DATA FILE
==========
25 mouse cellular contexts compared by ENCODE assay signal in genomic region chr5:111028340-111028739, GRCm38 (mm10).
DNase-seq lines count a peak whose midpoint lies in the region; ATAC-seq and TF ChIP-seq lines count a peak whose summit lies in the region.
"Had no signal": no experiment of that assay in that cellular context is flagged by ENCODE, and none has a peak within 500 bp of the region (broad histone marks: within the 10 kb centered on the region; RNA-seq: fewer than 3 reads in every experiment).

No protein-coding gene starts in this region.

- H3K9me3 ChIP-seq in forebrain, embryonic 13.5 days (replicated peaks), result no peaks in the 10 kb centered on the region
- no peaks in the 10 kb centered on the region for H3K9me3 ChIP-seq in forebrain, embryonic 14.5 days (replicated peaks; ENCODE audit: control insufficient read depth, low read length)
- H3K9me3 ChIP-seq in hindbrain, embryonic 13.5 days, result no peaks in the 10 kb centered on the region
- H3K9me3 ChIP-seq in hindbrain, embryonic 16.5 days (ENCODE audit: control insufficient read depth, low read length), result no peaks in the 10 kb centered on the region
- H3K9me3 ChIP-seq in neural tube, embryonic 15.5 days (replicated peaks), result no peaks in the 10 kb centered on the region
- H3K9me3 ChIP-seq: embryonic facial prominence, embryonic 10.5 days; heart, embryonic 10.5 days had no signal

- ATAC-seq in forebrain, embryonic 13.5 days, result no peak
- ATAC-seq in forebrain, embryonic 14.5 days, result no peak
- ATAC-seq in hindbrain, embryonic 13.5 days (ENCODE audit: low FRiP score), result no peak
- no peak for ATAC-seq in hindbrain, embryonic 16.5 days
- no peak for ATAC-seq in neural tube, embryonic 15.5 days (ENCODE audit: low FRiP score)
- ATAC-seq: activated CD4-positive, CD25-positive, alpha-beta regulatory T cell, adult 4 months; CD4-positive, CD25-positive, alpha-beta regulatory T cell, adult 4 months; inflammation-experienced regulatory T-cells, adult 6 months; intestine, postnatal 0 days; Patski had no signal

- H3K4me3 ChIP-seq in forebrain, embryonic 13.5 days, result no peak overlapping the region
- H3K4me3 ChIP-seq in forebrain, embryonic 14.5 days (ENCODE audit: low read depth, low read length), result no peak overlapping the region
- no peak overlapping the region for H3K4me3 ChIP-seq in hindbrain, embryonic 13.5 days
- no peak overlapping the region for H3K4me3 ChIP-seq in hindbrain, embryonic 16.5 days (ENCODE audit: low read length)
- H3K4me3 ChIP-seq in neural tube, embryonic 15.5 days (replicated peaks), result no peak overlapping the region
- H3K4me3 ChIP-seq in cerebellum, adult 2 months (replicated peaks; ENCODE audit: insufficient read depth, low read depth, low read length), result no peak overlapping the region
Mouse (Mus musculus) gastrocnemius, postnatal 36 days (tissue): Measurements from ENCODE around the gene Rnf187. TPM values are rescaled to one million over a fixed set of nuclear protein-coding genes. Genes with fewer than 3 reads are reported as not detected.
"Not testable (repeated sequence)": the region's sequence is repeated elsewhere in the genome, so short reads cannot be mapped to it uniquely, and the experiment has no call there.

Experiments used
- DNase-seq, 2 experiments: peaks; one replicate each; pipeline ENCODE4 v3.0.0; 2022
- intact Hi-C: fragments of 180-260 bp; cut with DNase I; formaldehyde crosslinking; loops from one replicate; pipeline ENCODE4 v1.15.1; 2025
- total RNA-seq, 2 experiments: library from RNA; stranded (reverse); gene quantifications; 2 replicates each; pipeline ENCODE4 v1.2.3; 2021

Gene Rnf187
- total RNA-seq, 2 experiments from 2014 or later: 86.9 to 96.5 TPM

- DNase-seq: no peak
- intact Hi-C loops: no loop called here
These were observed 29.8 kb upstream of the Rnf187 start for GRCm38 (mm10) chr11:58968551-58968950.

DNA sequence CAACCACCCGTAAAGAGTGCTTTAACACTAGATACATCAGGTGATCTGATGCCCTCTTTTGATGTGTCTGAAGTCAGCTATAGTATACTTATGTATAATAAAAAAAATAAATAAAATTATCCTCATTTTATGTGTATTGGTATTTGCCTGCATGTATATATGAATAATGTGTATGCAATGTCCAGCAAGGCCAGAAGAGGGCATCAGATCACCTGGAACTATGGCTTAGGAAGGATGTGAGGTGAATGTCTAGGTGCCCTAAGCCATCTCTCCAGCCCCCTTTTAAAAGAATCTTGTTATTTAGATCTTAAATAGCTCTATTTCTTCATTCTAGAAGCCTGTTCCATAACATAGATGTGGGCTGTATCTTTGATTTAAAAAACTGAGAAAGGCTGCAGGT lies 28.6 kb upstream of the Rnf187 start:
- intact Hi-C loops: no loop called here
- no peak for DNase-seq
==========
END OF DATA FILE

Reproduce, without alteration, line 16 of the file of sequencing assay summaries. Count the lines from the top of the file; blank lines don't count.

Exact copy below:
- ATAC-seq: activated CD4-positive, CD25-positive, alpha-beta regulatory T cell, adult 4 months; CD4-positive, CD25-positive, alpha-beta regulatory T cell, adult 4 months; inflammation-experienced regulatory T-cells, adult 6 months; intestine, postnatal 0 days; Patski had no signal